Driven by companies like Google, the hacker spirit is winning. Though we fail to see it, our culture is being hacked.
One annoying element of this culture has become ubiquitous: constant updates. The old-school software industry minimized updates. Then companies like Google or Facebook came about with software that was constantly updated. For a hacker, this is quite natural… But it breaks rather fundamentally classical organizational and engineering principles. You are supposed to document what needs to be built, build it, verify it and ship it.
Only ten years ago, most people were unaware of software updates. That was something that the IT guys did. When that happened, you occasionally were retrained, but you never had to handle it yourself.
Today everybody knows about software updates. Little boys can tell you exactly which version of Minecraft they are running, down to the last digit.
Of course, constant updates are annoying. Too many of these updates are “up in your face”. They disrupt your work and annoy you. That’s very much the wrong way to do it. Engineers need to perfect “use-friendly updates”.
Nevertheless, sit back and think. If you have ever worked for a traditional organization, these constant updates should be puzzling. Very few people are allowed to redefine their tools and their work on a weekly basis based on constant feedback. Most of us work with time horizons in months or years. Take accounting. At most places, you have a yearly budget that is set in stone and only redefined every year.
Though people are often careful to relabel their work as “engineering” or “scientific”, these constant updates still originate from the hacker culture and its need to make things “work”.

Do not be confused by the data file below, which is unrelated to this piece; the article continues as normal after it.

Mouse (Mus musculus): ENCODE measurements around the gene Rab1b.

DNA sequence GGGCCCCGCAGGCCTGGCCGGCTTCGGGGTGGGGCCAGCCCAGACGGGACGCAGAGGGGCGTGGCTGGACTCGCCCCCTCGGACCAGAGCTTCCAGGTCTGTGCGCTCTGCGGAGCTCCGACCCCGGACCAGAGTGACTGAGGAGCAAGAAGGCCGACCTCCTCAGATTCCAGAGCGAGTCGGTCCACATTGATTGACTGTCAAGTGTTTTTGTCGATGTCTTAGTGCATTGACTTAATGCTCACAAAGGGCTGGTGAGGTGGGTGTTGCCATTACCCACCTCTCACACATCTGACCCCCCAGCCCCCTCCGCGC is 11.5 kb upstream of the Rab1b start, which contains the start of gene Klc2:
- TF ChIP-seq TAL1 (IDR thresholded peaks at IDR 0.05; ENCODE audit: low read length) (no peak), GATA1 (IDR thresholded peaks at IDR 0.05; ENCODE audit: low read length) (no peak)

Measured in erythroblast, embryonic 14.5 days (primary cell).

The typical organizational argument against frequent updates is “risk”. But hackers know that this cut both ways… Yes, an update can bring about trouble… but rigid projects often collapse while delivering nothing and costing a lot.
Last time I embarked in a plane, the little monitors set in each chair were showing a Linux update being installed. I was amazed by two things… one, that a plane is running Linux (a “hacker” system) and, two, that they were doing a live update with passengers onboard.
So where does that leave us? I think that once you accept frequent software updates, other things become easier to consider… and that’s the big culture hack I refer to…
- Maybe your budget could be revised on a weekly basis instead of a yearly one? The counterargument is that it would create chaos… the counter-counter-argument is that by being rigid, you risk missing the boat entirely.
- Maybe your program should not be set for five years, set to ignore all feedback that you may receive in the future… In fact, maybe we should make five-year plans illegal.
- Maybe instead of taking fifteen years to see if a drug therapy works… we could administer a therapy to people and review it on a weekly basis based on the thousands of metrics we measure? The counter-argument is “do no harm”… but the counter-counter-argument is that we have millions of people dying with no cure in sight… delaying progress by 30 years means letting millions of people suffer needlessly while wasting enormous resources.
When people show me that, in the past, we have invested millions and billions and failed to make progress… what I see are old-school industries waiting to be disrupted by the hacker spirit.